• The network offers true flexibility without compromising transparency.
  • Leveraging the Ariba Network both simplifies and accelerates collaboration externally with suppliers and internally among key stakeholders. The gains are both quantitative and qualitative in nature, improving a wide range of interactions and touch points between trading partners.


 

So, to “mind the gap” a bridge or network needs to be built from both sides.

 

The best chance to see these bridges, and learn how eCommerce can span the gap between trading partners is to attend SAPAribaLive. You'll hear about the volumes and connections of the world's largest B2B network, and hear from dozens of companies on both sides on the bridge: Buyers and Sellers talking about how the network has improved their business.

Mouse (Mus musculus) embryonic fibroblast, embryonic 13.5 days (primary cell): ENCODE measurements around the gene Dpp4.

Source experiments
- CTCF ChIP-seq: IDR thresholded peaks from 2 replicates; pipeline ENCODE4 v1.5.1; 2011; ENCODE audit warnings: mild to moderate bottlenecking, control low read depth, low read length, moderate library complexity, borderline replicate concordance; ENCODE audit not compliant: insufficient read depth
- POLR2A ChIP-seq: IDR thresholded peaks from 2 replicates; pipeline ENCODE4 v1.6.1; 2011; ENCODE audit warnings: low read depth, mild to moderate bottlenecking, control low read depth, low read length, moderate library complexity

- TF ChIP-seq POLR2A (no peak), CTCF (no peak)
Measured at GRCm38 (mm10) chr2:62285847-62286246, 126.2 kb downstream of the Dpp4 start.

Aristotle’s wisdom is more extolled today than probably in his lifetime. But rarely do occasions in business merit such usage, which probably amplifies the importance of this simple statement:

 

            The whole is greater than the sum of its parts.

 

In this competitive world, where companies acquire and gobble up smaller competitors to maintain market share and play to the street, it is rare to find strategic acquisitions that deliver on its perceived value or business case. Many acquisitions have gone horribly wrong, despite the best intent and efforts. What people tend to miss out are the softer aspects of such forced partnerships. Aspects like Leadership, making efforts to align cultures, bringing people together, and importantly the vison around the product strategy and roadmap and communicating that in a coherent manner.